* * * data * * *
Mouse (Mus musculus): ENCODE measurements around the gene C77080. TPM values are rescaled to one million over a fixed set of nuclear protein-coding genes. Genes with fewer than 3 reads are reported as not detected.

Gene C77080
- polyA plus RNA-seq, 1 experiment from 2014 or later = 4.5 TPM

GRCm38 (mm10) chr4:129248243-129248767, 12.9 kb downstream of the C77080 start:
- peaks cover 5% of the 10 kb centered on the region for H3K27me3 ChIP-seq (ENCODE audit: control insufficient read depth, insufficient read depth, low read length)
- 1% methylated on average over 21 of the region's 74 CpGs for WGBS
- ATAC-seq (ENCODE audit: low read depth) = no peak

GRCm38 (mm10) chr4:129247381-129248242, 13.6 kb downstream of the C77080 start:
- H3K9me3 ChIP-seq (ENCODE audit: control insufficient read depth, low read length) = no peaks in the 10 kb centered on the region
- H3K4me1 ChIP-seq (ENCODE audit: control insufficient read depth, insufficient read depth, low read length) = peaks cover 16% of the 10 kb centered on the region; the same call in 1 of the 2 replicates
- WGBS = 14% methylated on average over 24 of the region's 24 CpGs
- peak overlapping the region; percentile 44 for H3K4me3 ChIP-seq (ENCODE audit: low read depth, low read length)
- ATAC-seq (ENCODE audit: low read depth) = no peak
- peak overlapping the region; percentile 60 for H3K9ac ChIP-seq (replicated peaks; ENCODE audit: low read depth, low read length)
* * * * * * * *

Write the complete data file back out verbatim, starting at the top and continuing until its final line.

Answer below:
Mouse (Mus musculus): ENCODE measurements around the gene C77080. TPM values are rescaled to one million over a fixed set of nuclear protein-coding genes. Genes with fewer than 3 reads are reported as not detected.

Gene C77080
- polyA plus RNA-seq, 1 experiment from 2014 or later = 4.5 TPM

GRCm38 (mm10) chr4:129248243-129248767, 12.9 kb downstream of the C77080 start:
- peaks cover 5% of the 10 kb centered on the region for H3K27me3 ChIP-seq (ENCODE audit: control insufficient read depth, insufficient read depth, low read length)
- 1% methylated on average over 21 of the region's 74 CpGs for WGBS
- ATAC-seq (ENCODE audit: low read depth) = no peak

GRCm38 (mm10) chr4:129247381-129248242, 13.6 kb downstream of the C77080 start:
- H3K9me3 ChIP-seq (ENCODE audit: control insufficient read depth, low read length) = no peaks in the 10 kb centered on the region
- H3K4me1 ChIP-seq (ENCODE audit: control insufficient read depth, insufficient read depth, low read length) = peaks cover 16% of the 10 kb centered on the region; the same call in 1 of the 2 replicates
- WGBS = 14% methylated on average over 24 of the region's 24 CpGs
- peak overlapping the region; percentile 44 for H3K4me3 ChIP-seq (ENCODE audit: low read depth, low read length)
- ATAC-seq (ENCODE audit: low read depth) = no peak
- peak overlapping the region; percentile 60 for H3K9ac ChIP-seq (replicated peaks; ENCODE audit: low read depth, low read length)